Chromatone logo
Back to main
Study of scales
The principles for analyzing different combinations of notes

This original text is from The Exciting Universe Of Music Theory by Ian Ring

There is no rule stating how many notes a scale must include. The most common scales in Western music contain seven pitches and are thus called “heptatonic” (meaning “seven tones”). Other scales have fewer notes—five-note “pentatonic” scales are quite common in popular music. There’s even a scale that uses all 12 pitches: it’s called the “chromatic” scale.

What we have in the 12-tone system is a binary "word" made of 12 bits. We can assign one bit to each degree of the chromatic scale, and use the power of binary arithmetic and logic to do some pretty awesome analysis with them. When represented as bits it reads from right to left - the lowest bit is the root, and each bit going from right to left ascends by one semitone.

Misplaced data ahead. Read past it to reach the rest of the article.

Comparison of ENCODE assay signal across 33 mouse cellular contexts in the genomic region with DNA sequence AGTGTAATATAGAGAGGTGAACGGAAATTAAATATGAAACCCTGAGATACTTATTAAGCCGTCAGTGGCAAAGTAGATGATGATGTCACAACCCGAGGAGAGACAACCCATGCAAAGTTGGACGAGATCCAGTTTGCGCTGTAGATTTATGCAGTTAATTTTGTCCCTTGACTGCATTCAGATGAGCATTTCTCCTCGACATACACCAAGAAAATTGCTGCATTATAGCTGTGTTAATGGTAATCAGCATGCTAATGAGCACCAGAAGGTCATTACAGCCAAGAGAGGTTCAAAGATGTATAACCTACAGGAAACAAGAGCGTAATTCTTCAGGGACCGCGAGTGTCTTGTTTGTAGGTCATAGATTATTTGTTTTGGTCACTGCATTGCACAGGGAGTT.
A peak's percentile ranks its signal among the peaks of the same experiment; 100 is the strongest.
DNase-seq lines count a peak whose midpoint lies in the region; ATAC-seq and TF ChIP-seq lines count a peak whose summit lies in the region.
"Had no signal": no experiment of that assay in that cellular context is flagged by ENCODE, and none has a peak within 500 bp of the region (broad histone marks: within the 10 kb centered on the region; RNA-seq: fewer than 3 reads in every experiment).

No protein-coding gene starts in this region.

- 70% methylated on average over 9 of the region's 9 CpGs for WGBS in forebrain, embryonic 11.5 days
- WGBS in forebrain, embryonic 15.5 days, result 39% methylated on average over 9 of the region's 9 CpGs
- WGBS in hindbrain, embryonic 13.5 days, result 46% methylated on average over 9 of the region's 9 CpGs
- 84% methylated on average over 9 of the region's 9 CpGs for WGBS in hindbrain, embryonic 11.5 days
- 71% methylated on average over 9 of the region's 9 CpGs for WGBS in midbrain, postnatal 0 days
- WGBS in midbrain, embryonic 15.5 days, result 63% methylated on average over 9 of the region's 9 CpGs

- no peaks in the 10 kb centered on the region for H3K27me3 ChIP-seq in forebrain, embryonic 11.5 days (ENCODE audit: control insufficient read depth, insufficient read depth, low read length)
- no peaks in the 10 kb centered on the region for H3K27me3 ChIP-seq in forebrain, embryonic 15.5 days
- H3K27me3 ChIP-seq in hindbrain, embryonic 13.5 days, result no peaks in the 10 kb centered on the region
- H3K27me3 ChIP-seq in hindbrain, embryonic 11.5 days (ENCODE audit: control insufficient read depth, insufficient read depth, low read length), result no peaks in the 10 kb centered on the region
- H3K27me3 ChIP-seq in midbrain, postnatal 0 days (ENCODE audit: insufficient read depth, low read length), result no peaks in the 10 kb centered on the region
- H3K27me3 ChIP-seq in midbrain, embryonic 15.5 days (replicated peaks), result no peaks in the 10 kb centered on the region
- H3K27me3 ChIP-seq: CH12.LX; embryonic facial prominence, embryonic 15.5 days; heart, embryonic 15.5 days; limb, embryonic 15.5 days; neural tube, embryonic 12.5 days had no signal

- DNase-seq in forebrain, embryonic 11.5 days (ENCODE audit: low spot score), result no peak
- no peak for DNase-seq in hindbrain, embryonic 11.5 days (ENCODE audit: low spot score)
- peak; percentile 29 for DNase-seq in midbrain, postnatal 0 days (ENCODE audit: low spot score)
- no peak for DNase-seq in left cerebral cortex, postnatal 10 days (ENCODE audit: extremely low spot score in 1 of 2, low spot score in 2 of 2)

The total number of possible combinations of on and off bits is called the "power set". The number of sets in a power set of size n is (2^n). Using a word of 12 bits, the power set (2^12) is equal to 4096. The fun thing about binary power sets is that we can produce every possible combination, by merely invoking the integers from 0 (no tones) to 4095 (all 12 tones).

This means that every possible combination of tones in the 12-tone set can be represented by a number between 0 and 4095. We don't need to remember the fancy names like "phrygian", we can just call it scale number 1451. Convenient!

An important concept here is that any set of tones can be represented by a number. This number is not "ordinal" - it's not merely describing the position of the set in an indexed scheme; it's also not "cardinal" because it's not describing an amount of something. This is a nominal number because the number is the scale. You can do binary arithmetic with it, and you are adding and subtracting scales with no need to convert the scale into some other representation.